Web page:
Israel’s Chief Rabbi Visits YULA


Photo by Peter Halmagyi Israel Meir Lau, the Ashkenazi chief rabbi of Israel, humorously ridiculed the concept of a joint institute with Orthodox, Conservative and Reform rabbis to prepare candidates for conversion in Israel, while appealing to the non-Orthodox branches of Judaism to preserve the unity of the Jewish people.

Such an interdenominational institute, which would still leave the actual conversion process under the Orthodox chief rabbinate’s control, is at the heart of a compromise proposal by the Neeman Committee, and it was endorsed by the Knesset last week.

Lau, speaking on Feb. 24 at the annual tribute dinner of the Yeshiva (adult education) and Yeshiva University (high school) of Los Angeles, drew a picture of a hypothetical Russian immigrant, Natasha, entering the proposed institute, with a faculty consisting of five Orthodox rabbis, one Conservative and one Reform rabbi.

“One rabbi would tell her to keep the Shabbat laws, one will tell her to keep some of the laws, and one will tell her she doesn’t have to keep Shabbat at all,” said Lau, an avuncular figure and engaging speaker. “One rabbi will tell her to keep kosher, and another will tell her it’s all right to eat a cheeseburger. Natasha will be confused. Who will enter such a school?”

The primary conversion problem in Israel is represented by some 200,000 immigrants from the former Soviet Union, who, according to halacha, are not considered Jewish.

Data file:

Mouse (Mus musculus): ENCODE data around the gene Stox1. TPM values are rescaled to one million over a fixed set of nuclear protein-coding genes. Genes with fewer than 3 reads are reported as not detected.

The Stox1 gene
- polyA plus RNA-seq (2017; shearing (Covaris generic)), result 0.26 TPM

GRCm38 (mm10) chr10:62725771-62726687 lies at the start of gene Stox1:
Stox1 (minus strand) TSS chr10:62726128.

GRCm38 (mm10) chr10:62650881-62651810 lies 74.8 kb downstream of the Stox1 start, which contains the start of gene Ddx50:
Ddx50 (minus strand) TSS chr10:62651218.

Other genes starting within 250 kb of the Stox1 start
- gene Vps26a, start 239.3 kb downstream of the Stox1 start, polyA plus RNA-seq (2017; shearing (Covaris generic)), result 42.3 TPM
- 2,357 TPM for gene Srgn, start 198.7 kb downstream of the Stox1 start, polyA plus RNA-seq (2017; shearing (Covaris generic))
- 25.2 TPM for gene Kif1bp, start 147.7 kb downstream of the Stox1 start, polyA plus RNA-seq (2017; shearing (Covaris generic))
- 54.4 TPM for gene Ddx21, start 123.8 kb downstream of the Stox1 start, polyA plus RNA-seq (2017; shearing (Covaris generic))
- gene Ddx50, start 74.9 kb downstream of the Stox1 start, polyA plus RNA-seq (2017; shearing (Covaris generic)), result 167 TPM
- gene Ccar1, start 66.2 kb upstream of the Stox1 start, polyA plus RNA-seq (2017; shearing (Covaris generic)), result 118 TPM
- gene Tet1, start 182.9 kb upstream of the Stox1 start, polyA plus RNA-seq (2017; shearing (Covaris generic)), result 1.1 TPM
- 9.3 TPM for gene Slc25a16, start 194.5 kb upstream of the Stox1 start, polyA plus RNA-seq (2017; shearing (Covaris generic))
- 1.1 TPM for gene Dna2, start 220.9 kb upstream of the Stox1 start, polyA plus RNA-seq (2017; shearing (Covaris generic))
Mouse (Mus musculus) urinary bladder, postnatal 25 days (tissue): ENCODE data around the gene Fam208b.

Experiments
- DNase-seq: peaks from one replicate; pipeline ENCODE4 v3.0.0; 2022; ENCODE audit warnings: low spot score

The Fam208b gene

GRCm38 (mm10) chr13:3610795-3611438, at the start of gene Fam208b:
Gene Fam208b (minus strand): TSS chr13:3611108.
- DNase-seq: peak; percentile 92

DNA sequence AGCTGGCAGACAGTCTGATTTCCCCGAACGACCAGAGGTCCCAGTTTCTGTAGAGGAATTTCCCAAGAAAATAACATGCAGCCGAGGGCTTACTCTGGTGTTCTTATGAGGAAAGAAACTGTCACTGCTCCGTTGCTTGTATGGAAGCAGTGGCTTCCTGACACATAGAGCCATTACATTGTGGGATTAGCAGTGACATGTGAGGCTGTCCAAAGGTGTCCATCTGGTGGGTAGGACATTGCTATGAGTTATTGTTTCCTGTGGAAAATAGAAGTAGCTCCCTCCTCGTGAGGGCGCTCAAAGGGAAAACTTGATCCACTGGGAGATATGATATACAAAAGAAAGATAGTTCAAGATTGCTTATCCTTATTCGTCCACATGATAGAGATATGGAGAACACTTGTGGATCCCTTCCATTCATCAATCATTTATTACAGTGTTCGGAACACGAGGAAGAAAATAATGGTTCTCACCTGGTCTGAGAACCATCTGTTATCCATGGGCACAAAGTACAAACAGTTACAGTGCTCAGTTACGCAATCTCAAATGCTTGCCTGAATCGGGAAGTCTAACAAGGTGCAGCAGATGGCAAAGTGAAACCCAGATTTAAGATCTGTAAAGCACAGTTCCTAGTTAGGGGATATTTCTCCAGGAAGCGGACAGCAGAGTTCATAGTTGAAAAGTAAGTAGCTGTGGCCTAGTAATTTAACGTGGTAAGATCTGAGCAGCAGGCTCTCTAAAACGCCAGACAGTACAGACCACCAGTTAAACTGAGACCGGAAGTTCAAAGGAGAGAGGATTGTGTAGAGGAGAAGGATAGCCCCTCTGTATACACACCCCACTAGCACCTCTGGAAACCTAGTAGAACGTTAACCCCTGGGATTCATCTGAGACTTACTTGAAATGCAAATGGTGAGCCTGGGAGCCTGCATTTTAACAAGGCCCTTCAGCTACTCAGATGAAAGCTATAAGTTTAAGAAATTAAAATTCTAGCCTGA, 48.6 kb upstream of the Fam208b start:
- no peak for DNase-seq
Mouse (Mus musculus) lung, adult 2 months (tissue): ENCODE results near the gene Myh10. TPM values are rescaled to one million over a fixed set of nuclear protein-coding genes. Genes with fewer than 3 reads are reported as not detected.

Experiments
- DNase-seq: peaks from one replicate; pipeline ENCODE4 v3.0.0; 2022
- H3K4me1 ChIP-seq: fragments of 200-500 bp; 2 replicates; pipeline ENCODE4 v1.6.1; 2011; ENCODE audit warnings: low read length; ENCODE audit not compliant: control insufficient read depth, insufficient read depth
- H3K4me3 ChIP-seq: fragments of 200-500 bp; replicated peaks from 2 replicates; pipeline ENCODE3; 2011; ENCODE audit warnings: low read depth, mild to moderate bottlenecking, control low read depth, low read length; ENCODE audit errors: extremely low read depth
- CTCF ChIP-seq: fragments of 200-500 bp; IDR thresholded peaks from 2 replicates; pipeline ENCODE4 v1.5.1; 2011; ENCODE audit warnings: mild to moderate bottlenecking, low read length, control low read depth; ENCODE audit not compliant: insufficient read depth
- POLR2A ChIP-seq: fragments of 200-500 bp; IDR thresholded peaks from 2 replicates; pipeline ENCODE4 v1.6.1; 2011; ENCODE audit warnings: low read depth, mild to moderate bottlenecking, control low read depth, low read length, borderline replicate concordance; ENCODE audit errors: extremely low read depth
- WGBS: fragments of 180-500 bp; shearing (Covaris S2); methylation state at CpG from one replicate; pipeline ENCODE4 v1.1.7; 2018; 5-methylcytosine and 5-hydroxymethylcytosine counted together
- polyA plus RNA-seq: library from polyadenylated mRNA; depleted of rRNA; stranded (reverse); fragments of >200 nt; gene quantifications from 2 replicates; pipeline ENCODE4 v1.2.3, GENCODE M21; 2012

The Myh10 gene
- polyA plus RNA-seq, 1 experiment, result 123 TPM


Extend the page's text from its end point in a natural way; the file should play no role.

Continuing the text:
In the majority of these cases, said Lau, the father is Jewish and the mother is not.

Since the Reform movement is the only major branch of Judaism to recognize patrilineal descent in determining a child’s Jewishness, why should such offspring require conversion? Lau asked rhetorically.

“By the Reform, they are already Yidn,” said Lau, who spiced his hour-long talk in English with Hebrew quotations and Yiddish aphorisms.

Pointing out that a professor of law or medicine, making aliyah from the United States, must pass the requirements of the appropriate professional association to practice in Israel, Lau argued that similar requirements apply to converts wishing to “enter a family that’s almost 4,000 years old.

“If you want to enter the family, I will guide you,” said Lau. “But if I don’t myself observe kashrut or keep the Shabbat, how can I guide you?”

Lau, a Holocaust survivor, was introduced to 700 enthusiastic listeners at the Beverly Hills Hotel by Rabbi Marvin Hier, dean and founder of both the Yeshiva University of Los Angeles and the Simon Wiesenthal Center.

Earlier, during his one-day visit, Lau dropped in on a YULA class and said that he derived “real Jewish naches” from praying with the students.